One factor which fed into the generic impression created by the marketing was that the film itself had been divested of much of the unique signature of the source material. If different decisions had been made in the adaptation, along the lines described in my article, the marketers would have had something much more distinct to work with. It could be argued that the campaign didn’t capitalize effectively on the unique elements that Stanton did maintain, which leaves some uncertainty as to whether any differences in the content of the film would have been able to save it at the box office.

    My article isn’t about the marketing, though many of the points I make have bearing on how a reboot would be marketed. Ultimately, the choices in the adaptation and the ability of the marketing to make a unique and intriguing impression are interrelated.

    Stanton’s film was under-served by its marketing to a similar degree that ERB’s Barsoom was under-served by choices in the adaptation. If both of those missed opportunities had been remedied, we, and many more people across the world, would be having a much different conversation about the film right now.

    Good points about the longevity of the Barsoomians. I think we have similar thoughts on why that was an element of many of ERB’s series, though I’d suggest that he was also evoking the extraordinarily long lifespans of individuals mentioned in the early chapters of Genesis, and in other ancient writings. ERB received a Victorian education that went heavily into classic texts. It’s interesting that the Barsoomians are not immortal, but instead live about 1,000 years before old age sets in relatively swiftly. There is some interesting thematic stuff there to muse upon, perhaps in a future article.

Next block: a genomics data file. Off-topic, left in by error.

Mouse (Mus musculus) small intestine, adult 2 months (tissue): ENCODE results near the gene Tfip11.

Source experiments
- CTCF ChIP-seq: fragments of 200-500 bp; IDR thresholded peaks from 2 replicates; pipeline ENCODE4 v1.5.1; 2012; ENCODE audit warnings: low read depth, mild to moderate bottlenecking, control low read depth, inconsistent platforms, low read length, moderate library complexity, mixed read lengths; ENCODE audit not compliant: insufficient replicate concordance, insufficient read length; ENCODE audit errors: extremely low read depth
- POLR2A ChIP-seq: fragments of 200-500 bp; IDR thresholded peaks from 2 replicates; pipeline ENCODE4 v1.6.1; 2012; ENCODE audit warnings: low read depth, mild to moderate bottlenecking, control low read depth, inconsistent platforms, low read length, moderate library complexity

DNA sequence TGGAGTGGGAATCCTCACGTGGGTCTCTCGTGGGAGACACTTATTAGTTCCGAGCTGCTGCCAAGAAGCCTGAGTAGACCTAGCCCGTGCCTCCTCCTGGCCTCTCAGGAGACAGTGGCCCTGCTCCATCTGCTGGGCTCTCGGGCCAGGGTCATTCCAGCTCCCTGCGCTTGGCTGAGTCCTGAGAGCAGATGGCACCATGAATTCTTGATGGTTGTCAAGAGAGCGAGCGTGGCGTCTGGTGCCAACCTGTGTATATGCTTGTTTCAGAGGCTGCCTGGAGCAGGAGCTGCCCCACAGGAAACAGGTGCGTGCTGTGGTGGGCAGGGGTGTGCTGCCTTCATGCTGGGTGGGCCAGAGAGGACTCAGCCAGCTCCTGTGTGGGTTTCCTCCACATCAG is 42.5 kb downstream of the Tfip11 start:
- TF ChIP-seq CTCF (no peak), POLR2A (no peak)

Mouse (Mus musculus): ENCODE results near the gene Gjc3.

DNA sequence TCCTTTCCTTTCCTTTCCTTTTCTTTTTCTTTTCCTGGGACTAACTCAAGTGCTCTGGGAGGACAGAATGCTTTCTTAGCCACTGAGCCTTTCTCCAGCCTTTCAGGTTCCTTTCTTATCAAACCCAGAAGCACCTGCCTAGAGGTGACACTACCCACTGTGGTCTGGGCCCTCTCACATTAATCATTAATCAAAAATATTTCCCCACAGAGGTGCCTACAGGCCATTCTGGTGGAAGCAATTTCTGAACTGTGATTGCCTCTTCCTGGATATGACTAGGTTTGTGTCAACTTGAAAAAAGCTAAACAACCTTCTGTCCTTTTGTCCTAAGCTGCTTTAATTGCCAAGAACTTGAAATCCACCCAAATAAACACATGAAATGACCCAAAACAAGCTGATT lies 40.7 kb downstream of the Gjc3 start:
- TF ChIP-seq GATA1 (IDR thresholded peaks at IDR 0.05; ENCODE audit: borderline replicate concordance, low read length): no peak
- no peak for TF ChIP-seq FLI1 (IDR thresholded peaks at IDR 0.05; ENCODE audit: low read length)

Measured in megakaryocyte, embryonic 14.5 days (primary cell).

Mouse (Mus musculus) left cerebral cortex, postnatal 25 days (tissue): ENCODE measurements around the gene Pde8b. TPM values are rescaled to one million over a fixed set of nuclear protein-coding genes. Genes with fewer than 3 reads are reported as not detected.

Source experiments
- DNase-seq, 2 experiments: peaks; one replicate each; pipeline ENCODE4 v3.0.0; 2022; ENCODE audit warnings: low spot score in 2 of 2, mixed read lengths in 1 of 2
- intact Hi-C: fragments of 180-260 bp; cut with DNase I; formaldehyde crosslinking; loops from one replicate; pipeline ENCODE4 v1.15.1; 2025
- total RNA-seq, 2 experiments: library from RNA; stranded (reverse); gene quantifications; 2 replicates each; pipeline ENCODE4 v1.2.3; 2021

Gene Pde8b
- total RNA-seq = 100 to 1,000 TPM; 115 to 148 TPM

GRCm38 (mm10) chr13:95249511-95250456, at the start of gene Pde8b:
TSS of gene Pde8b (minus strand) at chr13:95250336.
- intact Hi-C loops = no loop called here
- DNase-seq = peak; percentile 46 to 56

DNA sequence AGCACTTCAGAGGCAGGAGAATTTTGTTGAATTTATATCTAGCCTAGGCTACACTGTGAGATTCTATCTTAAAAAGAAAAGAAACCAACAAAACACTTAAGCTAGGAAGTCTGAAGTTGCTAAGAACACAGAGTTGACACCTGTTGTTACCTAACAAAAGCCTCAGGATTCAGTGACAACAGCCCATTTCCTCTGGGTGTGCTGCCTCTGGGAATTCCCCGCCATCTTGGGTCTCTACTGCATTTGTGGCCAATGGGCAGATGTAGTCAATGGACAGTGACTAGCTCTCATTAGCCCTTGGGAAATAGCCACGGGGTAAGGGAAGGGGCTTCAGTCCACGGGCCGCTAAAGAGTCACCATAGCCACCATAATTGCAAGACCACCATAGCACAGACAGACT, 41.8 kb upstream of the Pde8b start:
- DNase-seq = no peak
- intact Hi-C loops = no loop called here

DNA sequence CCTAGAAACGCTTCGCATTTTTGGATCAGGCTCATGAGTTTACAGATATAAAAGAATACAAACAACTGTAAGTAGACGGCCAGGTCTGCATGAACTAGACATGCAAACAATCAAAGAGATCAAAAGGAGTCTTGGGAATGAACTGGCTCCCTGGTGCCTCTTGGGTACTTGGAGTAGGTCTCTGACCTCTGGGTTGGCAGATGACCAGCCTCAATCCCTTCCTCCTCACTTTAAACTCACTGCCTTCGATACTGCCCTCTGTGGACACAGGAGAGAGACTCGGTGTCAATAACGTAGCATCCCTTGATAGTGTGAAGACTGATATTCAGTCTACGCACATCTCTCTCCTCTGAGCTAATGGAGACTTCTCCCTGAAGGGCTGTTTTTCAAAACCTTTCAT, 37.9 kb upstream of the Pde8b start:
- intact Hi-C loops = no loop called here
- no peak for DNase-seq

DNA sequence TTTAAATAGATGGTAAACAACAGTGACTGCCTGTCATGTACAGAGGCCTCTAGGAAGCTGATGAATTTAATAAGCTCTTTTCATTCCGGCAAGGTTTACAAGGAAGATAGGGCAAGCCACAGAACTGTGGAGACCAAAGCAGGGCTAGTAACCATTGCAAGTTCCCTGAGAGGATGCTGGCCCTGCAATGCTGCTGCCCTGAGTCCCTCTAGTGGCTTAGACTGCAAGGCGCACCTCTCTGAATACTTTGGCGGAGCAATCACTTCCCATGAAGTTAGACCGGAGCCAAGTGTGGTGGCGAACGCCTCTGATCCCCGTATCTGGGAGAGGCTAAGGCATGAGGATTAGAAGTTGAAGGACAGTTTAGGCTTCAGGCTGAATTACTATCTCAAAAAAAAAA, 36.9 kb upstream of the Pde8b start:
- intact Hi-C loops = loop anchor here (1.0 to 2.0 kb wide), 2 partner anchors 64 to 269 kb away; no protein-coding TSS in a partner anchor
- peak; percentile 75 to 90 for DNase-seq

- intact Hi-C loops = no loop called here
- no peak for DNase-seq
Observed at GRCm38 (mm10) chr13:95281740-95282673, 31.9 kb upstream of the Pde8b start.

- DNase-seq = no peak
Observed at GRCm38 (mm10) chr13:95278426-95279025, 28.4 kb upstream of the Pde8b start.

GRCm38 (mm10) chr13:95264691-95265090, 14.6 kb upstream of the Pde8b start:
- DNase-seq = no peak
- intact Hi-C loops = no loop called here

• Quite an insightful and fascinating article indeed. Not sure if Stanton’s interpretation of ERB’s material is what sank the movie in the U.S. Remember it did do well abroad. I was a bit surprised Mr. Sherman didn’t mention anything about the Red Martian’s one thousand year lifespan. I had often wondered what ERB preoccupation with long-lived characters was about. In the Carson Napier stories the Venusians had discovered a longevity serum that gave them a thousand year lifespan. Carson also took it and jumped on the long-lived bandwagon. When I read the Barsoom novels as a kid I had expected at some point John Carter’s mysterious origin would be revealed, but of course that never occurred. As ERB was 34 years old when he wrote Princess, I think, to lazy to check, perhaps the longevity thing was a subconscious longing for some sort of immortality. He did achieve it inadvertently through his immortal characters.